Scars, economic or human

The mother of Geraldine Moreno
The mother of Geraldine Moreno

Two in-depth articles today from the international press on the many scars left behind by chavismo.

In the New York Times, William Neuman talks to several people alleging human rights abuses in the recent wave of anti-government protests. You can tell from reading the piece that Neuman went in with a reporter’s healthy skepticism, but his chronicle leaves no doubt about the veracity of the tales. The money quote:

Mr. Gregory, who said he had been detained with 10 others, had gone to a protest here on Feb. 13 with friends Juan Carrasco, 21, and Jorge León, 25, but when they saw soldiers shooting tear gas and shotguns they ran back to Mr. León’s car. According to the men, soldiers surrounded the car, broke the windows and tossed a tear gas canister inside. Mr. Gregory said that a soldier fired a shotgun at him at close range while he sat in the passenger seat, hitting him in the arms and the back of the head.

The men said they were then pulled from the car and beaten viciously. At one point, Mr. Gregory said, a soldier smashed their hands with the butt of his shotgun, telling them it was punishment for protesters’ throwing rocks. The men said that the soldiers set fire to Mr. León’s car.

They were loaded into a truck with other detainees and driven to a National Guard post. One of the detainees, Oswaldo Torres, 25, a salesman in a brake shop, said that the soldiers pretended he was a soccer ball and kicked him over and over again. The men said they were handcuffed together, threatened with an attack dog, made to crouch for long periods, pepper sprayed and beaten.

Then, Bloomberg’s Anatoly Kurmanaev goes to the magical plains of Guárico to see where the government’s grandiose development plans for the region’s agriculture went. Quoting our own Anabella Abadí, Anatoly paints a stark picture of half-baked agricultural endeavours, generated on a whim by an autocrat with no regard for the basics of what each project required. The money quote:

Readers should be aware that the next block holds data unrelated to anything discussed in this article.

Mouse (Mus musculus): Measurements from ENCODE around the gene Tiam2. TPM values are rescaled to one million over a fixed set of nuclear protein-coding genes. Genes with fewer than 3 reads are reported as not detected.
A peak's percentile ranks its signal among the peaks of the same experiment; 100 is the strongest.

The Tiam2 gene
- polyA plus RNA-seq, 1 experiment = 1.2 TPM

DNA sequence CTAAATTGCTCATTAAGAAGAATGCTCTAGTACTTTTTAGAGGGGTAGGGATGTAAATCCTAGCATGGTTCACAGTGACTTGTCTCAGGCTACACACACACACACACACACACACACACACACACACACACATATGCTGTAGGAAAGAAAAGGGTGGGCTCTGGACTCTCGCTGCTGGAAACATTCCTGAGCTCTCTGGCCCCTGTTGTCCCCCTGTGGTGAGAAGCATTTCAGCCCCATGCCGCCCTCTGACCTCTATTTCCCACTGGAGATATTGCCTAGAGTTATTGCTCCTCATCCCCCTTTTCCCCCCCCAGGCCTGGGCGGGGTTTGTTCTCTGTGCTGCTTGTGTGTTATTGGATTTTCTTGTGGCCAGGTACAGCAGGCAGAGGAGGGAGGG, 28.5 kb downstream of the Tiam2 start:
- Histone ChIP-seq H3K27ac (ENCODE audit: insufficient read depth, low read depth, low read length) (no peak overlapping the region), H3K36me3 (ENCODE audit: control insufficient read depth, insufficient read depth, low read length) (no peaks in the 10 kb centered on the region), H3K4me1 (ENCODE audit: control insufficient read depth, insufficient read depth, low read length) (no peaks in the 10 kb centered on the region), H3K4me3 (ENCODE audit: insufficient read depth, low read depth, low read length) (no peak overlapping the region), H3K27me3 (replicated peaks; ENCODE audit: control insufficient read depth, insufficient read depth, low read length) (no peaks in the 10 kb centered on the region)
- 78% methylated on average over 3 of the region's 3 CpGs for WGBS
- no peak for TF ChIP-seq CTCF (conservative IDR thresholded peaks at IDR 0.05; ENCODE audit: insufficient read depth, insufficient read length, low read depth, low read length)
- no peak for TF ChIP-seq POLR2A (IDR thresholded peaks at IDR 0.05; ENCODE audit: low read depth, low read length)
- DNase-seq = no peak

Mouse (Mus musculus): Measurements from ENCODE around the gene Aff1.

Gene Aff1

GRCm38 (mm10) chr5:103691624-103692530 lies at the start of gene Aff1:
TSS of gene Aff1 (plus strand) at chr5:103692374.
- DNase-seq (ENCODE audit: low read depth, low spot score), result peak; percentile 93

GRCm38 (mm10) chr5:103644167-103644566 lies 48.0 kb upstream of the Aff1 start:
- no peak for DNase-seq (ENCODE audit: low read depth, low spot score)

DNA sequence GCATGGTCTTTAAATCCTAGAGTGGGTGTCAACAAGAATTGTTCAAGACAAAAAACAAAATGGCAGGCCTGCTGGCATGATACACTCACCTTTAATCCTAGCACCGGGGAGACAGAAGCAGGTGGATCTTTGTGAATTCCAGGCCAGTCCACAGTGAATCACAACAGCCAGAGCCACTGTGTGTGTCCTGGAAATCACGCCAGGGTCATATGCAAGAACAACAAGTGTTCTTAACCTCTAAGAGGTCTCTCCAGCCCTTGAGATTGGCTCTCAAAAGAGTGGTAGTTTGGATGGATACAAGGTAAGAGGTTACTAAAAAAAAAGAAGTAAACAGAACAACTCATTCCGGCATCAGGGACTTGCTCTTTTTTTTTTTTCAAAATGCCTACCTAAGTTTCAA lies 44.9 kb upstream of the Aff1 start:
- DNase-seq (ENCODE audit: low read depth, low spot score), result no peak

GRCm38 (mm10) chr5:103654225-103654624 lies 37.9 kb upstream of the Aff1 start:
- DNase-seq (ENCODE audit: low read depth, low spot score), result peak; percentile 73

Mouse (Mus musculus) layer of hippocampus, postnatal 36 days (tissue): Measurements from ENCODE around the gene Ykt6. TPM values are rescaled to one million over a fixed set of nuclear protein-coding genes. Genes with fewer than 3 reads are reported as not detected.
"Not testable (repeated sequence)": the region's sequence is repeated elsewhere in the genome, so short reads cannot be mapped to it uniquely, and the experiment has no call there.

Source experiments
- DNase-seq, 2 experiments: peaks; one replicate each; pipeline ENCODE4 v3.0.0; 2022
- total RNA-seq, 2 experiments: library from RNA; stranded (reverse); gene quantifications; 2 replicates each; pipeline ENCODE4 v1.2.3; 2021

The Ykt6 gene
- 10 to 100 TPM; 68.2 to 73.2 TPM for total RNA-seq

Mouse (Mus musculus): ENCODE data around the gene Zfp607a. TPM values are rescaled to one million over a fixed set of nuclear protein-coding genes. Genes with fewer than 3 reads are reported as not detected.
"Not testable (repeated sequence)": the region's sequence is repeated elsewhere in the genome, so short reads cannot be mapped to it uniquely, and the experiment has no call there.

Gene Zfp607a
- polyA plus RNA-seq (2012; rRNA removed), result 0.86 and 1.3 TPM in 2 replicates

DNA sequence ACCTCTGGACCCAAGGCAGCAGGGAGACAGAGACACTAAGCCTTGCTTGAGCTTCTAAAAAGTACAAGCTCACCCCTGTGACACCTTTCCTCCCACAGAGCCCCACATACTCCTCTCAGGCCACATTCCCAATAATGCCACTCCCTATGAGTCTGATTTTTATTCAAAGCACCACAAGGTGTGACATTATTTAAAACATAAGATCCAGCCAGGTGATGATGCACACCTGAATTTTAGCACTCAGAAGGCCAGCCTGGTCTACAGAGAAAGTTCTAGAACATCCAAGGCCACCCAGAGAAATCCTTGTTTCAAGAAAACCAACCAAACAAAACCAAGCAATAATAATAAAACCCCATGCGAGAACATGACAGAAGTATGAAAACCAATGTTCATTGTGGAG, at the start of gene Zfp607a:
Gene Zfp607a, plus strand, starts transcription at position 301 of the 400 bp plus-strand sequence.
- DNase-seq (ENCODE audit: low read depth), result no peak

“The president dies and the project dies with him,” Eumir Perez, William Lara’s former coordinator, said in an interview in Calabozo, a town in Guarico state 60 miles (97 kilometers) from the project. “The government is too busy staying in power, fighting against the capitalists’ economic war. No one dreams big anymore.”

“This is a technical problem, that our specialists are working to resolve,” Gil, 41, said in an interview in his Caracas office on April 10. “The project is advancing.”

Perez said construction began without checking water availability and now a dam would have to be dug to make the project viable.

Spokesmen for Maduro’s office and the Information Ministry declined to comment on project delays in Venezuela.

Kudos to Anatoly for actually getting a quote from a Minister. Double kudos from getting a critical quote from a chavista.

Both pieces are well worth a read.

Caracas Chronicles is 100% reader-supported. Support independent Venezuelan journalism by making a donation.


  1. Half-baked endeavours.

    Says it all about the past 15 years, with extremely few exceptions and a lot of palaver from fantasists with limited or no training.

  2. An inventory should be made of all public works and projects anounced by Chavez and Maduro (always with grand fanfare) , when they were supposed to be completed and in what stage of execution they are now . I suspect that a very large portion of those projects have been abandoned and gone to ruin or have never even gotten started . also wonder if you add up the money spent on those abandoned projects how much has been spent on them ??
    The Regime has a long story of announcing great projects that are never finished or that if finished are later abandoned or virtually left unused or unproductive. Revolutionary efficiency is nill except as regards purely political projects which are all that the regime cares about .

  3. The “critical quote” from the chavista is another of those “do you realize what the hell are you saying?” moments. Yea, is the fault of the “capitalist economic war”, you know. Its not that the economy is screwed because it is managed in the same way as this kind of project (which are part of the economic policy!). No, is just the enemy that doesnt let us work.

    Well, that is true, but the enemy is just above your shoulders, pal.

  4. The problem is that a regime that is steeped in the spirit of hubris , which overblown conceit leads it to feel that it is omnipotent and omnicompetent tends to take on more tasks than it can achieve , to bite more than it can swallow , to promise things it lacks the organizational capacity and competence to deliver.